This is a joint post with Leonardo Iacovone (World Bank).
The UK Secretary of State for International Development Justine Greening has announced a "radical shift" to focus DFID's work program on economic growth and job creation. The European Union has also embarked on a process of redefining how it plans to engage and integrate the private sector into its development strategy.
The challenge of job creation is particularly serious in Africa. The post below and related working paper investigate the constraints contributing to under-employment in Africa that must be addressed to spur economic growth. See this blog post for Owen Barder's take on DFID's announcement.
Many countries in Africa suffer high rates of under-employment or low rates of productive employment; many also anticipate large numbers of people entering the workforce in the near future. It is estimated that the working age population will rise to almost 800 million in 2030, up from the current number of 466 million. In our new paper , we ask the question— are African firms employing fewer people than firms located in other parts of the world? And if so, why?
Figure 1: Number of People Employed by Age of Firm (median)
Using data from 41,000 firms across 119 countries, we examine the drivers of job creation, with a special focus on African firms. We divide our sample into five age quintiles, using the age distribution of the entire sample of firms. Figure 1 shows that African firms, at any age, tend to have 20 percent fewer employees than firms in other regions of the world. The distribution of firms by size in Figure 2 shows that a high proportion of African firms are small—the distribution for Africa peaks at about 7 employees per firm. The problem of the “missing middle,” described variously in the literature with regard to the middle class and/or the business sector, is clearly visible in this distribution.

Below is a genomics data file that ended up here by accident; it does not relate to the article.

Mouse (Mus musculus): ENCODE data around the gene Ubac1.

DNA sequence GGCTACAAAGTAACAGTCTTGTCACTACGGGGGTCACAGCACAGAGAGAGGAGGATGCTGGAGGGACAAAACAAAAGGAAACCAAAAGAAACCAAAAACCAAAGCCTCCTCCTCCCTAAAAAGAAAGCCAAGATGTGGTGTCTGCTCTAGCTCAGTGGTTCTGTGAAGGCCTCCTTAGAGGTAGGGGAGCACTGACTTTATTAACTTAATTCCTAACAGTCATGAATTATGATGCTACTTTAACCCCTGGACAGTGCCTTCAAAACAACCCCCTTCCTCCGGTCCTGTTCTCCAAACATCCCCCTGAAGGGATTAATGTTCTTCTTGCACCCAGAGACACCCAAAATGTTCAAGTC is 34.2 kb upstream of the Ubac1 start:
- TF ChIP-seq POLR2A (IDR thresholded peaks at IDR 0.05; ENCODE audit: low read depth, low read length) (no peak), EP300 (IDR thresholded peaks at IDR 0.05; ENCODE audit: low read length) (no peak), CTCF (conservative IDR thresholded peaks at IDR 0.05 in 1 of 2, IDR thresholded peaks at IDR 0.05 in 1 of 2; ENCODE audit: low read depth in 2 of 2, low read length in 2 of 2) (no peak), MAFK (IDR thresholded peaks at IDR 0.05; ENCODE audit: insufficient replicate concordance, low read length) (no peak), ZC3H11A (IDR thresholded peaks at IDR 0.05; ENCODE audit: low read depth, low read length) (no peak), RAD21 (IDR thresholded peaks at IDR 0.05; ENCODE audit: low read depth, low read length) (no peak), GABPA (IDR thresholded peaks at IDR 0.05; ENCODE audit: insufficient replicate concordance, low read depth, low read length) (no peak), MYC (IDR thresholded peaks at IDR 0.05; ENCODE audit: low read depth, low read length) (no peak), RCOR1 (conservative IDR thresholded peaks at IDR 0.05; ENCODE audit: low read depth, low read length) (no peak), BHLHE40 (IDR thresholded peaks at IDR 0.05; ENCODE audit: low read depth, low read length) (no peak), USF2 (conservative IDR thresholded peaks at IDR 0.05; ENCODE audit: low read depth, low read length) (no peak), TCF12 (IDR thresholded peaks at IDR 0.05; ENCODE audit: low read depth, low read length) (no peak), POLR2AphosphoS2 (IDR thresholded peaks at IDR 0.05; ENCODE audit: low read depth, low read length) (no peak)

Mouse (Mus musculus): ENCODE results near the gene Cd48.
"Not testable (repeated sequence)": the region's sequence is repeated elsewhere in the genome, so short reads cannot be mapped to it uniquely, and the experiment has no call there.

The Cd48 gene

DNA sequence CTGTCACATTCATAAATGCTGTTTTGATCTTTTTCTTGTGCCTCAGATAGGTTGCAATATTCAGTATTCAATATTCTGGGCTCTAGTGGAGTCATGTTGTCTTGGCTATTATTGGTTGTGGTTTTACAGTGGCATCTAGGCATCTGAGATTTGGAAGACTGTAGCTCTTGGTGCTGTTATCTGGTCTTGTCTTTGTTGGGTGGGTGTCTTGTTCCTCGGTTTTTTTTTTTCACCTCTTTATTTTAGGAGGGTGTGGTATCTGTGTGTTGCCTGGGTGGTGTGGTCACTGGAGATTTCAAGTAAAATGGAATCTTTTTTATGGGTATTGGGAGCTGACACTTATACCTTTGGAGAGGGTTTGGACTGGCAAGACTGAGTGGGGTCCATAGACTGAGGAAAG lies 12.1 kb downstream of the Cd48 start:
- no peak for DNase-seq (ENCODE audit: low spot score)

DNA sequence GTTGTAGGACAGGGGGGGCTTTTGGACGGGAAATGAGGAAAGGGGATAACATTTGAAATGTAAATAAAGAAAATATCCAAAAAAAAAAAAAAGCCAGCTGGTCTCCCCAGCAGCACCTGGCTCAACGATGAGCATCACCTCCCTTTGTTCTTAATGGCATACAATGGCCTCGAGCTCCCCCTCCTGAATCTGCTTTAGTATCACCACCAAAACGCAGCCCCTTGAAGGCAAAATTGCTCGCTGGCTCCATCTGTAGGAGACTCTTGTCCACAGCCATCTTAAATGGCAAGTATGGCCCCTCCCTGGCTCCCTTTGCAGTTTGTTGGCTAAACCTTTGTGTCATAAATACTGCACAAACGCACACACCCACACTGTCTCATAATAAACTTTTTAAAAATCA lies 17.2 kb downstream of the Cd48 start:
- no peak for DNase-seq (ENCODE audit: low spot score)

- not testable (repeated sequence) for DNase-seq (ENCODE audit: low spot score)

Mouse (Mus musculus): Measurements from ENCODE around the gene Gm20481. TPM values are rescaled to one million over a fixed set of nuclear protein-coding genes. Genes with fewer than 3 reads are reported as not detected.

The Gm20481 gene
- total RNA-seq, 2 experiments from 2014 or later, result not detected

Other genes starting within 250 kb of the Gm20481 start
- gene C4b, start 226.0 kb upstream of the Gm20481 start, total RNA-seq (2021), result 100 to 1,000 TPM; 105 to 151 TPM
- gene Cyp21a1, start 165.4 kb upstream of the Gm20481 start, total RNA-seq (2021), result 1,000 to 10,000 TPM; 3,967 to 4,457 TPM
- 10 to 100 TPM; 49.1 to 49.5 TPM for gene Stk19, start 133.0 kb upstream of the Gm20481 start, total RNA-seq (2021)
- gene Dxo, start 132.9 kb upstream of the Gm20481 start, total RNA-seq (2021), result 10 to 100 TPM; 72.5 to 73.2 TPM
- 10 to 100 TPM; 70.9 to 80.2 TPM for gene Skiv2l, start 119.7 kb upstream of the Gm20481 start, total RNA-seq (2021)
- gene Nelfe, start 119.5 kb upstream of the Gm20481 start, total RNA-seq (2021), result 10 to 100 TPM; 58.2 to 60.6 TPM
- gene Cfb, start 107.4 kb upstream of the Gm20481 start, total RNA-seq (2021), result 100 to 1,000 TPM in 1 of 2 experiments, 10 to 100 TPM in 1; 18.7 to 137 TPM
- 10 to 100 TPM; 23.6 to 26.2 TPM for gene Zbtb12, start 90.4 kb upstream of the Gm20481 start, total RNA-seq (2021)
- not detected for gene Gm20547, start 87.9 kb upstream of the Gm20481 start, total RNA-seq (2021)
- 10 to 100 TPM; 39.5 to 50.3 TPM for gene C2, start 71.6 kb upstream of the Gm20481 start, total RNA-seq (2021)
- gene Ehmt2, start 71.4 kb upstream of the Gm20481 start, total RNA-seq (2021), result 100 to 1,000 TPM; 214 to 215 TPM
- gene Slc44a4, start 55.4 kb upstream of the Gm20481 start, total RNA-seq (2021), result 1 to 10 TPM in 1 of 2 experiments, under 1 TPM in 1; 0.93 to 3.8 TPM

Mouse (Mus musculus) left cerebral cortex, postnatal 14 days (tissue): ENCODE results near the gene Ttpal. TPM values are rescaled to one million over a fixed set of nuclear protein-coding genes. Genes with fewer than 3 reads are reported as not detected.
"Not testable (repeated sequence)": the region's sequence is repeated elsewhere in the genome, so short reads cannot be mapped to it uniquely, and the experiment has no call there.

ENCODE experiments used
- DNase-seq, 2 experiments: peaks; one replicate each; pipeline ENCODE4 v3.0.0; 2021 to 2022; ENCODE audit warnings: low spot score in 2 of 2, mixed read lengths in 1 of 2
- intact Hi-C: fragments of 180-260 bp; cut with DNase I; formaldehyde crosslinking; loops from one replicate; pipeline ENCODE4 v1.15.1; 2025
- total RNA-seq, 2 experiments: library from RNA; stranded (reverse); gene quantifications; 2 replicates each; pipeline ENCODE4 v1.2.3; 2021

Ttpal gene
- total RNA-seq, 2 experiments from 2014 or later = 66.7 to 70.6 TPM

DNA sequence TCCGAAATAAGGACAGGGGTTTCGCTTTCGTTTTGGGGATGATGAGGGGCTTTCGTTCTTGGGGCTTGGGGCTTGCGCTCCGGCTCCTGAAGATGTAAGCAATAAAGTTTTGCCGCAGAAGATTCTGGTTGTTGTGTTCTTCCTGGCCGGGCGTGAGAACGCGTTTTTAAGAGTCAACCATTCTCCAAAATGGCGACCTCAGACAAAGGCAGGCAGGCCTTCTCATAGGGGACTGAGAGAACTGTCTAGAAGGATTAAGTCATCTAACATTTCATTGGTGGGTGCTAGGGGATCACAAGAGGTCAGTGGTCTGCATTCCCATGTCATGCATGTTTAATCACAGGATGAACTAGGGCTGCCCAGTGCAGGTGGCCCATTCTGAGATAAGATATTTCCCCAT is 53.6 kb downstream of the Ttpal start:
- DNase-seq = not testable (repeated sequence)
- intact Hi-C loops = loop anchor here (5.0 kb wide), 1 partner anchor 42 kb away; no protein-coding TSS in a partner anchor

Figure 2: Distribution of firms by region
Why don’t African firms hire more workers? We find that the poor business environment--including limited access to finance, and the lack of availability of electricity, land, and unskilled labor—provides a partial explanation. Foreign ownership, export status of the firm, and the size of the market also have some explanatory power in determining the number of employees per firm. However, even after controlling for the business environment and for characteristics of firms and markets, we find that about 60 percent of the size gap between African and non-African firms remains unexplained.
The high cost of living in Africa (which may translate into higher wages), a greater likelihood of increased harassment by government of larger firms, a lack of trust between employers and employees, and/or the need to share profits with extended family members may be driving our results; these issues are in need of further research. Constraints imposed by the business environment can likely be addressed by regulatory reform and investments in power and roads. But in order to design policies to address Africa’s jobs challenge, we need to fully understand all of the factors that are limiting job creation in African firms.